This concept is predominantly noticeable in the notion of differentiation in family systems therapy, where discrete family members uphold their own sense of personality and remain expressively linked to the family. For example, therapists working with Samoan families need to be acquainted with the opinions surrounding notions of the self initially before initiating philosophies of differentiation. Differentiation is one of the five concepts that make-up systems theory. Each of these concepts is significant and must be acknowledged within in a given cultural context in a steady manner. In family systems therapy, the ideologies of youth development are significant. For example, the identified patient entails a family member with an issue and is classically a young person. Therefore, family therapy system provides that instead of focusing on the individual, therapists contemplate the elements in the system that may play a significant role in triggering the problems. This allows a shift from family dysfunction to be assessed completely depending on the conduct of the young person as a result of the family dynamics impact. This system is stable with a strengths-build outlook despite the fact that it does not explicitly talk about the strength of the young individual.

According to Larner (2004), several approaches are based on the broad systemic ideologies, for instance, strategic, structural, feminist, solution-focused, and social constructionist among others entailed in family systems therapies. Therefore, the essentials of treatment can be different between among family therapists in regard to their ideal approach and emphasis even within a given model. In most cases, the techniques applied tend to be different, compliantly and practically applied in response to the intricacy of the client’s condition and exhibitions with a number of approaches based on broad systemic principles such as strategic, structural, Milan, post-Milan, feminist, Bowenian, narrative, solution-focused, social constructionist and so on. The specifics of treatment can vary between family therapists according to preferred style and focus even within a particular model. Techniques tend to be flexibly and pragmatically applied in response to the complexity of client contexts and presentations with integrative systems becoming the custom (Larner, 2004).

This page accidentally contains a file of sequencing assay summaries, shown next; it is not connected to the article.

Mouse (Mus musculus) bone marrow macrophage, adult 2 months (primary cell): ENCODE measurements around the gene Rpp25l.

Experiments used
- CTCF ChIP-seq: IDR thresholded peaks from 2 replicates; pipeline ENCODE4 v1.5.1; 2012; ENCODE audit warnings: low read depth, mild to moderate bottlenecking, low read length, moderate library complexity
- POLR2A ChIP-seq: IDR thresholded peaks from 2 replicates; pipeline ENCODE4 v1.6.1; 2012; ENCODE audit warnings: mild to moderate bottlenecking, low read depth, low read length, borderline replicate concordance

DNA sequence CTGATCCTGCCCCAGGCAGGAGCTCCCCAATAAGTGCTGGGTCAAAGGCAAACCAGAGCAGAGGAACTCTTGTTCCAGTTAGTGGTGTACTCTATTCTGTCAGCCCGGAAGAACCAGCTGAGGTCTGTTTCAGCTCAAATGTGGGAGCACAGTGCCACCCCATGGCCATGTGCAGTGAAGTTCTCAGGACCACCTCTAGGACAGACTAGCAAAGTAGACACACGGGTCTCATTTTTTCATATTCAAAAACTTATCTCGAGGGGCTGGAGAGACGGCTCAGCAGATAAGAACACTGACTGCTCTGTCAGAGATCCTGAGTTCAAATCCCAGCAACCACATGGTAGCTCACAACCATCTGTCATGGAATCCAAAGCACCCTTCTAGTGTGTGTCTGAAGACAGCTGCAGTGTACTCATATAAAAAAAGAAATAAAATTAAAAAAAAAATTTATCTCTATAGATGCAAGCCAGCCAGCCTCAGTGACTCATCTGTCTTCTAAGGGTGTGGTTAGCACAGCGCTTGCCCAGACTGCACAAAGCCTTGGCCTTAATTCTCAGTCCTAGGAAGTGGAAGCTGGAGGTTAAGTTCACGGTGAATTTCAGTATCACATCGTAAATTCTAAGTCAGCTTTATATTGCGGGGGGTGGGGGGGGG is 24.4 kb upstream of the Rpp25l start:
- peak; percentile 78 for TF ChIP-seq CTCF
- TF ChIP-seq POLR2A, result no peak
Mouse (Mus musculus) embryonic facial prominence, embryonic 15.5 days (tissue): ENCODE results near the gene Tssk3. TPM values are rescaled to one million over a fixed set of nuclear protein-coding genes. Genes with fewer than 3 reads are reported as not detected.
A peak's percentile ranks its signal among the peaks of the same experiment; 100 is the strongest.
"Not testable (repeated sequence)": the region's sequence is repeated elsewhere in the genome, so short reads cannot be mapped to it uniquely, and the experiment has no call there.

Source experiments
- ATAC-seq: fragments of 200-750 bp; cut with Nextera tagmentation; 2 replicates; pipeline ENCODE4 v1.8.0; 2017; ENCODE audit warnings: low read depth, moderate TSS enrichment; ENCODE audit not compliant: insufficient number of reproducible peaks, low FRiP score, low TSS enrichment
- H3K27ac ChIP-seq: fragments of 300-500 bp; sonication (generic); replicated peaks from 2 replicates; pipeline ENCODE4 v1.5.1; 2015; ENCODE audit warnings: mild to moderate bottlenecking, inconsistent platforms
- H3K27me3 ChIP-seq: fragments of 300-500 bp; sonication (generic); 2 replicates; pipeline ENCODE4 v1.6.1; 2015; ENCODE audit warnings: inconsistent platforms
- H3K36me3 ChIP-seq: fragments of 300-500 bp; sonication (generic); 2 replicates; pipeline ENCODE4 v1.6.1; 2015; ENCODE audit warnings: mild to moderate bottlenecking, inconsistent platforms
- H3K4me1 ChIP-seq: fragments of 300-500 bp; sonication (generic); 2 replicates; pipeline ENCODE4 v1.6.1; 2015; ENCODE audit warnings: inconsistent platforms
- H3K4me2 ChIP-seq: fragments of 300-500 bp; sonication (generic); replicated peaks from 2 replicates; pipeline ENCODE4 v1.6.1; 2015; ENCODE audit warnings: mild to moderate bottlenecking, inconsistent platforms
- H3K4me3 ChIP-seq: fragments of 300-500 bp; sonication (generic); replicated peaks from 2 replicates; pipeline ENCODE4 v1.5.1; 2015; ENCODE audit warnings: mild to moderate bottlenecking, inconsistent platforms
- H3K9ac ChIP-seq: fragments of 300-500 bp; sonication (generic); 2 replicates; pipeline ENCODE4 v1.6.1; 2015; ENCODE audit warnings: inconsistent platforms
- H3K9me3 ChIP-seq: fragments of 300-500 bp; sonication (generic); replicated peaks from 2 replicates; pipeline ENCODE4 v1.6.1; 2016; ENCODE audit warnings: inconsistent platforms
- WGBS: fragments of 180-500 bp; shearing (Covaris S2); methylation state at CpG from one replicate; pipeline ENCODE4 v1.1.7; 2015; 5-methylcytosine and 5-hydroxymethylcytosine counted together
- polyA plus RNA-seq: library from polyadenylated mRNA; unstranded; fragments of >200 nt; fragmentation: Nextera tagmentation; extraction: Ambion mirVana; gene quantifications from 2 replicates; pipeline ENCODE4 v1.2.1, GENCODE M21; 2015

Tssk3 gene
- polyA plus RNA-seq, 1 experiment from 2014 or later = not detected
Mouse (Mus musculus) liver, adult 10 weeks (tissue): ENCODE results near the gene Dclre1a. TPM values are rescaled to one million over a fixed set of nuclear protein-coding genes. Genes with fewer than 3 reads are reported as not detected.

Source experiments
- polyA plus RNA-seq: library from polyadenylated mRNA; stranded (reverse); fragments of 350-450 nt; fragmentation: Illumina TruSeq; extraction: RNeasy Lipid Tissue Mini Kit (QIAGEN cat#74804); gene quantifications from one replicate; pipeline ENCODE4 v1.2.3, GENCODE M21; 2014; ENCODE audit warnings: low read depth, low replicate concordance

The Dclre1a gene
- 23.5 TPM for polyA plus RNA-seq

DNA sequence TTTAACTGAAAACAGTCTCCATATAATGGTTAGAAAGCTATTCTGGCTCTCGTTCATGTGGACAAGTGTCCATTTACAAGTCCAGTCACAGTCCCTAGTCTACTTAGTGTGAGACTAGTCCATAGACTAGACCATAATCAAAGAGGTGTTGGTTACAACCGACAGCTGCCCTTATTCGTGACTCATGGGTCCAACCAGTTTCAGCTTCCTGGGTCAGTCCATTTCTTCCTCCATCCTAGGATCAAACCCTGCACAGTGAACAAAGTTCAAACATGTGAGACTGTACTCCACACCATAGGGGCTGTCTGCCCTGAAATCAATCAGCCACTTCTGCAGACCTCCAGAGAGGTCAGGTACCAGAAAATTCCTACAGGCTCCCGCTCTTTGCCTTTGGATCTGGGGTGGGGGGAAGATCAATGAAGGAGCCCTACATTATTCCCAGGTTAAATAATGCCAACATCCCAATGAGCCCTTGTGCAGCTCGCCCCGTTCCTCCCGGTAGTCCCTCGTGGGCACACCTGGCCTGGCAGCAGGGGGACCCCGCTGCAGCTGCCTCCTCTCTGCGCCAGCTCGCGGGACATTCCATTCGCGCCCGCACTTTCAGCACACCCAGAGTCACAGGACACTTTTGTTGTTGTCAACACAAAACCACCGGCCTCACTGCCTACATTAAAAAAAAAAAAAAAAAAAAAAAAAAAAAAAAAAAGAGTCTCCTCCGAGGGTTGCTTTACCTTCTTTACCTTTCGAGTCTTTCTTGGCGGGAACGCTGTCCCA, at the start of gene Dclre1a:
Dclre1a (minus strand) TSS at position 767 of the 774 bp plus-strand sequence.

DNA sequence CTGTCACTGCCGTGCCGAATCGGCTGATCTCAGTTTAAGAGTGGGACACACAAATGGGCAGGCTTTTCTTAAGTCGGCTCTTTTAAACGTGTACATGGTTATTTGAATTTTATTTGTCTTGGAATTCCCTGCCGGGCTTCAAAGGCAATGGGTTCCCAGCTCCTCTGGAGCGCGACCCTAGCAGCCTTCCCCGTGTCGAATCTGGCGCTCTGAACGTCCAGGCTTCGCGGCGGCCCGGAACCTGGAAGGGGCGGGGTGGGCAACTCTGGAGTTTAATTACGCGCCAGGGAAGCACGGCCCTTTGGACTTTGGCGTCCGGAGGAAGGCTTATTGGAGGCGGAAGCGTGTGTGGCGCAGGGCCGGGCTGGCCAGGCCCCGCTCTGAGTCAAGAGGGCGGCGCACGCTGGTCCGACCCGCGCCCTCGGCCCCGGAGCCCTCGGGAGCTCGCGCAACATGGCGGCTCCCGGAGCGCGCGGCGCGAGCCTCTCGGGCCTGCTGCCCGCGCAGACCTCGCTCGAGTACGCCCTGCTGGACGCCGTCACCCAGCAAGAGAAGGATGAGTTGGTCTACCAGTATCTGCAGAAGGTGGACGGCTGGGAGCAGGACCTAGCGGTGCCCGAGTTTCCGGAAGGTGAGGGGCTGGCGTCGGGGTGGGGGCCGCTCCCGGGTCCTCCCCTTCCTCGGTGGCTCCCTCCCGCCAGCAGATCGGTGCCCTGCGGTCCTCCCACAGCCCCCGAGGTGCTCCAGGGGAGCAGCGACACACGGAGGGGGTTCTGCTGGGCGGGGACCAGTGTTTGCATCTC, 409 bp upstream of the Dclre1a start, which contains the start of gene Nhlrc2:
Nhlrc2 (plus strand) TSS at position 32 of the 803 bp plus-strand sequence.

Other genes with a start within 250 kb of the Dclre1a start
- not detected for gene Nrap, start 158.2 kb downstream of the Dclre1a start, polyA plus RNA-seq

Similarly, the focus on systemic family therapy involves a social process, that is, who speaks what to whom instead of the specific application of a functioning approach. Since the family systems therapy entails a combined and philosophical form of therapy, an individual’s language and action are emphasized instead of a precise model or system. Larner (2004) emphasizes that family systems therapy gives special consideration to its accorded components of culture, gender, politics and devoutness. Moreover, in emphasizing individual and universal narratives and explanations, family therapists may not apply some explicit interventions. This implies that family therapy involves an environmental intervention in a natural environment that does not translate easily into a step-by-step procedure or intercession guide, which can be recurrently functional and verified. This form of intervention is significant for operational or interactive systems of family therapy and hybrid family-founded management systems that encompasses psychoeducation, mental-developmental practices and managing training programs in dealing with exact issues and target groups (Carr, 2000).

According to Delalibera et al. (2015), providing care for a family member, for instance, individuals with serious and advancing condition is worrying. This is because the condition causes apprehension, which can trigger changes in family aspects. Normally, the whole family to some extent is directly or indirectly entailed in the care process. For example, providing care for a sick individual mostly at home encompasses several practical functions, which ensure that the patient is comfortable both physically and mentally. According to Kramer et al. (2009), several researches have been undertaken and show the manner in which family struggle and involvements of care at the end of life can impact the desolate process among family caregivers. Sorrow involves a natural and predictable reaction when one losses a loved one that affects both individuals and a family at large. In family systems therapy, Delalibera (2004) maintains that death can impact the family’s operational and dynamics since the family, which is an incorporated system of associations, is forever altered and the remaining members need to reorganize.